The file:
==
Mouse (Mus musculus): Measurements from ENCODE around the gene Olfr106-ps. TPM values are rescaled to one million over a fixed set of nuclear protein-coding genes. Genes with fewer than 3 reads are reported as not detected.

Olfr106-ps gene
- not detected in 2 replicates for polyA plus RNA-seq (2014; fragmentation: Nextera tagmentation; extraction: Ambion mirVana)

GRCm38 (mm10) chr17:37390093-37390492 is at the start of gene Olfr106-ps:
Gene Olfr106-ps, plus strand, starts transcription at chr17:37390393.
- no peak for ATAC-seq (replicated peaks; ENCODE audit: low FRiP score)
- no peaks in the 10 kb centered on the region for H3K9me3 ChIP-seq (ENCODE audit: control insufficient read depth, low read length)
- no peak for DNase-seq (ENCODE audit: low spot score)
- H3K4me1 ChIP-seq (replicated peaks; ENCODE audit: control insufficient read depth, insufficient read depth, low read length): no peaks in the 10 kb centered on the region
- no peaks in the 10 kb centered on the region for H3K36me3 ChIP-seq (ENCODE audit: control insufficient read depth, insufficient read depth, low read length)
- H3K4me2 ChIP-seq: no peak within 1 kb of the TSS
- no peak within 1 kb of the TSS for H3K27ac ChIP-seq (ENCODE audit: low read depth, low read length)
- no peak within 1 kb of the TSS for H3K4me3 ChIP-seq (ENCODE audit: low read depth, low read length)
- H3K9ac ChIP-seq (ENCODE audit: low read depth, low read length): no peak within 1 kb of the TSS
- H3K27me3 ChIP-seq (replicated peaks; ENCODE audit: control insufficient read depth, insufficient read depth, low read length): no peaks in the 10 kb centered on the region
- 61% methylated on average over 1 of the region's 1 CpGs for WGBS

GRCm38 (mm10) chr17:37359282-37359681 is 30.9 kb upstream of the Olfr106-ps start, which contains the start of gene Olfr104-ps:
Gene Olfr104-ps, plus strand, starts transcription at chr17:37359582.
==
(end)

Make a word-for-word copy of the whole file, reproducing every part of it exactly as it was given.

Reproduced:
Mouse (Mus musculus): Measurements from ENCODE around the gene Olfr106-ps. TPM values are rescaled to one million over a fixed set of nuclear protein-coding genes. Genes with fewer than 3 reads are reported as not detected.

Olfr106-ps gene
- not detected in 2 replicates for polyA plus RNA-seq (2014; fragmentation: Nextera tagmentation; extraction: Ambion mirVana)

GRCm38 (mm10) chr17:37390093-37390492 is at the start of gene Olfr106-ps:
Gene Olfr106-ps, plus strand, starts transcription at chr17:37390393.
- no peak for ATAC-seq (replicated peaks; ENCODE audit: low FRiP score)
- no peaks in the 10 kb centered on the region for H3K9me3 ChIP-seq (ENCODE audit: control insufficient read depth, low read length)
- no peak for DNase-seq (ENCODE audit: low spot score)
- H3K4me1 ChIP-seq (replicated peaks; ENCODE audit: control insufficient read depth, insufficient read depth, low read length): no peaks in the 10 kb centered on the region
- no peaks in the 10 kb centered on the region for H3K36me3 ChIP-seq (ENCODE audit: control insufficient read depth, insufficient read depth, low read length)
- H3K4me2 ChIP-seq: no peak within 1 kb of the TSS
- no peak within 1 kb of the TSS for H3K27ac ChIP-seq (ENCODE audit: low read depth, low read length)
- no peak within 1 kb of the TSS for H3K4me3 ChIP-seq (ENCODE audit: low read depth, low read length)
- H3K9ac ChIP-seq (ENCODE audit: low read depth, low read length): no peak within 1 kb of the TSS
- H3K27me3 ChIP-seq (replicated peaks; ENCODE audit: control insufficient read depth, insufficient read depth, low read length): no peaks in the 10 kb centered on the region
- 61% methylated on average over 1 of the region's 1 CpGs for WGBS

GRCm38 (mm10) chr17:37359282-37359681 is 30.9 kb upstream of the Olfr106-ps start, which contains the start of gene Olfr104-ps:
Gene Olfr104-ps, plus strand, starts transcription at chr17:37359582.